Being out in the countryside with my dogs gives me time to think. I’ve learnt the pleasure of solitude without being lonely, and that’s a good feeling for me.

Welcome to "Man with two dogs" - the family website for dog owners and dog walkers.

This is my countryside diary which appears each Saturday in the Dundee Courier newspaper.

History’s fabric

February 19th, 2011

IT'S WEEKS since I was last down at the beach, so I bundled the dogs into the car and drove to Kinnaber for a favourite walk down the bank of the River North Esk.

The dogs love it   Inka has freedom to race about to his heart's content   Macbeth is more circumspect and takes time to investigate every new scent.

What with snow melt and days of endless rain the river was high with spate   Nearing the coast it becomes tidal and where the downstream flood meets the incoming tide it has burst its banks which are littered with debris.

The sea hides powerful forces beneath its surface and I could hear lumpy waves crashing onto the shore   There must have been some heavy storms over the winter for a strand of pebbles has been cast up on the high water mark   The incoming tide must have dredged them from several hundred yards out for normally there is only clean sand down to the low water mark.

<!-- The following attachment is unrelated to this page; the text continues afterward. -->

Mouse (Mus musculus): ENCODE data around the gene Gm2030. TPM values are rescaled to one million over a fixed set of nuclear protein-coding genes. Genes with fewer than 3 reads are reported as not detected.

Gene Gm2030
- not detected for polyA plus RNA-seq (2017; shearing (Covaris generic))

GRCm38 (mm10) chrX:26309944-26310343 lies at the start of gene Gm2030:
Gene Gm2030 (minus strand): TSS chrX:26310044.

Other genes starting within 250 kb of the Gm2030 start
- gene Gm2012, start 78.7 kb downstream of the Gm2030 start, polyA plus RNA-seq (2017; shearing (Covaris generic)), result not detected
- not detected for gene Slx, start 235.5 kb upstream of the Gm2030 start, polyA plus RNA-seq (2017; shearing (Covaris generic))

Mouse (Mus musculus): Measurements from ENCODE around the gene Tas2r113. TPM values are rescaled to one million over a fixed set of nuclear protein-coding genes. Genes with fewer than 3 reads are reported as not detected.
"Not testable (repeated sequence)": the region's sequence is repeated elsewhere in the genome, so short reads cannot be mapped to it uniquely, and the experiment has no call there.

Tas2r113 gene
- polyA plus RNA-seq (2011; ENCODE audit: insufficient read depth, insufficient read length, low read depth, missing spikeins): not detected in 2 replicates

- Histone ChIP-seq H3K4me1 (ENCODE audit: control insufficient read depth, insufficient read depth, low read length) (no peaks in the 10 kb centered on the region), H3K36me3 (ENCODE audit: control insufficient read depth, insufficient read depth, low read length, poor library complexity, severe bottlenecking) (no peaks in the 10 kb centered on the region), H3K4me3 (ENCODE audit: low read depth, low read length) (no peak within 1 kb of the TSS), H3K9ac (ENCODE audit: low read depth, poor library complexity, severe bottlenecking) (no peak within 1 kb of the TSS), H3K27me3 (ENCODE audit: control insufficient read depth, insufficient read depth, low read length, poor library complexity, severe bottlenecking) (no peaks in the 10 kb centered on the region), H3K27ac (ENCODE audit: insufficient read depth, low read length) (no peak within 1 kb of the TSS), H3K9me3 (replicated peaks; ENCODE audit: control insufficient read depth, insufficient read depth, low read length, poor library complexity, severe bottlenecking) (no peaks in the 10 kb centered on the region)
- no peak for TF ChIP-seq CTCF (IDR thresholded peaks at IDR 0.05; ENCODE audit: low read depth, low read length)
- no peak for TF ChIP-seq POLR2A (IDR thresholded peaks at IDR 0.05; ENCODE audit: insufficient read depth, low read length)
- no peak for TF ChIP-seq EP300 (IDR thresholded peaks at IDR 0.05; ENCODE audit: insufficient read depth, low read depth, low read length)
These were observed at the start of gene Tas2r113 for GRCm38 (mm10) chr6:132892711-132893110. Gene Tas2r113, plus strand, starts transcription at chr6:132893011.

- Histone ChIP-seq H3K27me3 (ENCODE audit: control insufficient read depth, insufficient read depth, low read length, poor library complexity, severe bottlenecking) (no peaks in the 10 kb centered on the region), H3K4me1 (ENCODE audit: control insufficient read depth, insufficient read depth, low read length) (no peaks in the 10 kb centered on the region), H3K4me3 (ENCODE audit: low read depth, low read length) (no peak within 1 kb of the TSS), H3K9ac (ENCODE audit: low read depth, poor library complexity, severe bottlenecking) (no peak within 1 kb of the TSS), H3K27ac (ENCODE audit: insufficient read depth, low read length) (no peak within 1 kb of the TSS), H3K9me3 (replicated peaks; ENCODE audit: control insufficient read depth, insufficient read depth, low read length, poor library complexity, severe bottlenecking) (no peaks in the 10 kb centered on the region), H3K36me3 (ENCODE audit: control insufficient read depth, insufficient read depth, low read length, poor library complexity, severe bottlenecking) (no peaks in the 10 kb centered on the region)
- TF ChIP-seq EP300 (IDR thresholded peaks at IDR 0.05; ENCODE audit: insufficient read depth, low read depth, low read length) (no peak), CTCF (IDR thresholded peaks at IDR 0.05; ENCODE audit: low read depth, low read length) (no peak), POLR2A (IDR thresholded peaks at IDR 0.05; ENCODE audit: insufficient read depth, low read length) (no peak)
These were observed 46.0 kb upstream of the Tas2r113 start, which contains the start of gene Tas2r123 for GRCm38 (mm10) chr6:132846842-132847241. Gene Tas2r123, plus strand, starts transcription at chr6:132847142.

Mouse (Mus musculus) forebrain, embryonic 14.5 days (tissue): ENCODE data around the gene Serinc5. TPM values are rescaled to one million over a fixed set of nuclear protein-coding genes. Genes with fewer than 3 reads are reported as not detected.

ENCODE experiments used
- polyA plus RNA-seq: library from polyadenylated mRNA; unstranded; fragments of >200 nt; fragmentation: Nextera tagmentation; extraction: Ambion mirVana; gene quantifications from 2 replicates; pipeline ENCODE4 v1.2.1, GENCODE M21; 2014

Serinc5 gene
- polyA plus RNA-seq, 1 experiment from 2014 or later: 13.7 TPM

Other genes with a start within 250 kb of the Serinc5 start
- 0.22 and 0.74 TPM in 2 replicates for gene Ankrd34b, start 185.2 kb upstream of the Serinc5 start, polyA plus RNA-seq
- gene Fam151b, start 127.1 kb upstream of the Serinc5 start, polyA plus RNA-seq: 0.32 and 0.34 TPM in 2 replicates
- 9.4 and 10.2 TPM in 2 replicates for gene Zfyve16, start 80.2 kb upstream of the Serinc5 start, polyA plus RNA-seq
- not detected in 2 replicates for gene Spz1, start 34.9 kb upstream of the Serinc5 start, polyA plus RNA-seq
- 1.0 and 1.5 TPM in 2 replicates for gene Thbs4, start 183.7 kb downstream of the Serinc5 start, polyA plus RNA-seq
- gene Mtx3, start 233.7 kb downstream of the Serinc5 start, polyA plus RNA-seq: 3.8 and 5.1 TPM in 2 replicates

There's a break in the dunes where the salmon fishers drove their tractor onto the beach when they went to empty the salmon nets   The fishermen and the nets are all gone now   Only the stumps of the stakes which the fishing nets were secured to remain as reminders of this ancient occupation.

 €œDragons teeth €, wartime concrete blocks sunk into the sand to prevent German tanks landing on Montrose Bay and driving inland, have been exposed by erosion of the dunes by the sea   So called after Jason of the Golden Fleece in Greek mythology, who sowed dragons' teeth which instantly grew into ferocious warriors.

I'm sure I remember seeing them as a child after the war – which means that the sea covered them with sand and now, some fifty years on, it has washed the sand away to reveal them again.

I hesitate to repeat a funny story when the teller of it laughs longest and loudest – but here we go   The Chief Executive of the Dunlop Tyre Company came on a business trip to Scotland from his headquarters in America, and called at a fashionable Highland outfitter to enquire about the Dunlop tartan.

 €œI have the very thing you are after €, exclaimed the proprietor, producing an attractive red-based tartan   The chief executive was delighted and ordered  €œa pair of kilts € for himself, a tartan skirt for his wife and trews for his two teenage sons.

Arrangements for making up and delivering the valued order were finalised and the customer shook hands with everyone and departed      €œThat was a bit of a dirty trick € said the shop assistant to his boss,  €œyou know that looks nothing like the Dunlop tartan €    €œNot a bit of it €, replied his boss, unperturbed,  €œthey've been Macintyres for years! €

Who says the old ones are always the best?

Written on Saturday, February 19th, 2011 at 9:54 pm for Weekly.